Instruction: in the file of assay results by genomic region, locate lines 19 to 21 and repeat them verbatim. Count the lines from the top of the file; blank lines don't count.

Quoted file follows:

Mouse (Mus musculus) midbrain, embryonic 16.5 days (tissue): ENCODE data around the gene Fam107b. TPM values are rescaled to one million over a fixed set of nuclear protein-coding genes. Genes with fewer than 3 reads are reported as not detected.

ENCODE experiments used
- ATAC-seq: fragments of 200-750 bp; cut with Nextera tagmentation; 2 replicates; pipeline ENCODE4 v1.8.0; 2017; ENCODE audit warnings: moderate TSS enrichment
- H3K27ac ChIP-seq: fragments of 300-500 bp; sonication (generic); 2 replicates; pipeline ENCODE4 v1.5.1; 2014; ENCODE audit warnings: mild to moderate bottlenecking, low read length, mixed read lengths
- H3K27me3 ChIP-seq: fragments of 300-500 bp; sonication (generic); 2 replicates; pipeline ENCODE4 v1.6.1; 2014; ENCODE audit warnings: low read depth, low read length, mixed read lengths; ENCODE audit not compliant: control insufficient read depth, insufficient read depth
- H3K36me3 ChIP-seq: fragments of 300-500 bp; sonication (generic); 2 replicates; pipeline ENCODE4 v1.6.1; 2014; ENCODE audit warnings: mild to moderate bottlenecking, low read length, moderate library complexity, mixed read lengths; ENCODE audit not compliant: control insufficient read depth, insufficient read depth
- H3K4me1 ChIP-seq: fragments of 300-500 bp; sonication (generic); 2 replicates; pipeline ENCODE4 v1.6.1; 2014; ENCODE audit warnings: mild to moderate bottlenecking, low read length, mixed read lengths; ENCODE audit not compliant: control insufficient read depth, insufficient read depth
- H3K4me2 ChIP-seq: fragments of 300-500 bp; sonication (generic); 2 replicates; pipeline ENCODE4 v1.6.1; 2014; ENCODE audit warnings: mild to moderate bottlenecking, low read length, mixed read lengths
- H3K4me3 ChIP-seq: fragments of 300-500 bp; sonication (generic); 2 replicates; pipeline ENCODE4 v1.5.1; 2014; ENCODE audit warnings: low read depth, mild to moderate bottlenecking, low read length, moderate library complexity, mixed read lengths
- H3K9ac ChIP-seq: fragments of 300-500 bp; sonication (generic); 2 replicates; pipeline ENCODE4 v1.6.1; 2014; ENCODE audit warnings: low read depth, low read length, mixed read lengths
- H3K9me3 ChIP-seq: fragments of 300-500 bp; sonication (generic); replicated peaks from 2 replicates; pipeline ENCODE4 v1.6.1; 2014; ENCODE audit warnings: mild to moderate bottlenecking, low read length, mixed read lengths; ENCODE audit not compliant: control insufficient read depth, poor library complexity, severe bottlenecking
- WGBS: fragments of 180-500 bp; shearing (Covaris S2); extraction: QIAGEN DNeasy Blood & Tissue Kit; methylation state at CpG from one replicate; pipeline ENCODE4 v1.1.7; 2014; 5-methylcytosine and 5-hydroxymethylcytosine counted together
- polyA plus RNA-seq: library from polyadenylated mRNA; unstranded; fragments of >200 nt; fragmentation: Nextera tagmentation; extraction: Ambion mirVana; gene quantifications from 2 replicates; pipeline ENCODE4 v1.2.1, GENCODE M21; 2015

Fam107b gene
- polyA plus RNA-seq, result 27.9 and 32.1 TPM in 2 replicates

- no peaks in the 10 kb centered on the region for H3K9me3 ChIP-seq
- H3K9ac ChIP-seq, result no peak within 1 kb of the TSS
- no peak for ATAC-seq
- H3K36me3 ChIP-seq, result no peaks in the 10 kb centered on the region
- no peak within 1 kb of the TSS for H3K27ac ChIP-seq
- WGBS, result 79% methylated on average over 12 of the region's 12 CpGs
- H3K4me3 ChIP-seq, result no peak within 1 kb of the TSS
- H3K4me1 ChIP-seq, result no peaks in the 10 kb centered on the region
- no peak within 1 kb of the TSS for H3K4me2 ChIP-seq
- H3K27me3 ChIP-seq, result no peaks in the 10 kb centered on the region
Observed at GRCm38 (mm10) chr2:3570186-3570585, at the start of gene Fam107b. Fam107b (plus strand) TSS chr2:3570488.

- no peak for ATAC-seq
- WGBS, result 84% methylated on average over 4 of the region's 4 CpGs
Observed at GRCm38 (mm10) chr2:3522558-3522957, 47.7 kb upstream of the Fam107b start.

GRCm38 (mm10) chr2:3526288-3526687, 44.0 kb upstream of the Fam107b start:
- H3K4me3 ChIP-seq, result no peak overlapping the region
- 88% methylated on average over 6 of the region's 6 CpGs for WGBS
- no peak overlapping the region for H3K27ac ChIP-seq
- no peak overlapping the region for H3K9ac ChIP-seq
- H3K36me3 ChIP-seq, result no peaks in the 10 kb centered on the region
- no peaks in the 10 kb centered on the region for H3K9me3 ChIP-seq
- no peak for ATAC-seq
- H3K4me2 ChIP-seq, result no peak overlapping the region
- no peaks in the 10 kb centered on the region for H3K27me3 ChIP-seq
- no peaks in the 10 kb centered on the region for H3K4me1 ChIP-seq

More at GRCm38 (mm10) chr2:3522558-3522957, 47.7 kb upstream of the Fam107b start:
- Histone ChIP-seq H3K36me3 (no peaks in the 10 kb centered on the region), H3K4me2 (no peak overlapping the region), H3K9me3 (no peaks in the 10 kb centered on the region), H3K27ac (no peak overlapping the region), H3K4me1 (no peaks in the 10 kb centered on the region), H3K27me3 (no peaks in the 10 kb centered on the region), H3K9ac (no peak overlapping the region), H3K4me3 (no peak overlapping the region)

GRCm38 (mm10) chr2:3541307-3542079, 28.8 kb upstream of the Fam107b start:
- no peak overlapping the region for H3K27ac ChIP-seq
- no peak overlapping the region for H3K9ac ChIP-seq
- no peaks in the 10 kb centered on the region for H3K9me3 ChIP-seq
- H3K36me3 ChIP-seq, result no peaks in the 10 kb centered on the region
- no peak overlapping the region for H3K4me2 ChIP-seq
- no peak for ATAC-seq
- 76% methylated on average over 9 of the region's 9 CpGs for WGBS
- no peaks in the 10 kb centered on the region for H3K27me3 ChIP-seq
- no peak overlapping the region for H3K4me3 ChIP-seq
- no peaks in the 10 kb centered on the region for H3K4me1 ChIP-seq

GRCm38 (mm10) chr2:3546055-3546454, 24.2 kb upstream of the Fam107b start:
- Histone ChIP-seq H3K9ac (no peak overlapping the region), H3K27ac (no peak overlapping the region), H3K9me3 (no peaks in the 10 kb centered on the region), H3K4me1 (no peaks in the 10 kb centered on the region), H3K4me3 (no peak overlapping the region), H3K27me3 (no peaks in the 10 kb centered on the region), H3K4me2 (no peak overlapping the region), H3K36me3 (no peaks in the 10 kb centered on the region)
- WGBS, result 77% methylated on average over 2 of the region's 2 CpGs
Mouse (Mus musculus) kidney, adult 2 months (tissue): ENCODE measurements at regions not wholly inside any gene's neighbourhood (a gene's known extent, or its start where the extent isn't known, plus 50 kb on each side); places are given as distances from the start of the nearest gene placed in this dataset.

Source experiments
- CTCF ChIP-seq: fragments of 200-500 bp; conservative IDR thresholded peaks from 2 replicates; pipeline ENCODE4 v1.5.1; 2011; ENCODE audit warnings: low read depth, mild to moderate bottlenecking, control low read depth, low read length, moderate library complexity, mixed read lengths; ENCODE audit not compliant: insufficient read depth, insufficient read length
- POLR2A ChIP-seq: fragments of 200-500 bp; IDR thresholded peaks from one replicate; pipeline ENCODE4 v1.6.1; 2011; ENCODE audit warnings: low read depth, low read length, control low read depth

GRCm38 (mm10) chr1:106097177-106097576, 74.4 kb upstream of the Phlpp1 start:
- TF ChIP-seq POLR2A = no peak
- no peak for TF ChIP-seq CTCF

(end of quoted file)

- H3K36me3 ChIP-seq, result no peaks in the 10 kb centered on the region
- no peak within 1 kb of the TSS for H3K27ac ChIP-seq
- WGBS, result 79% methylated on average over 12 of the region's 12 CpGs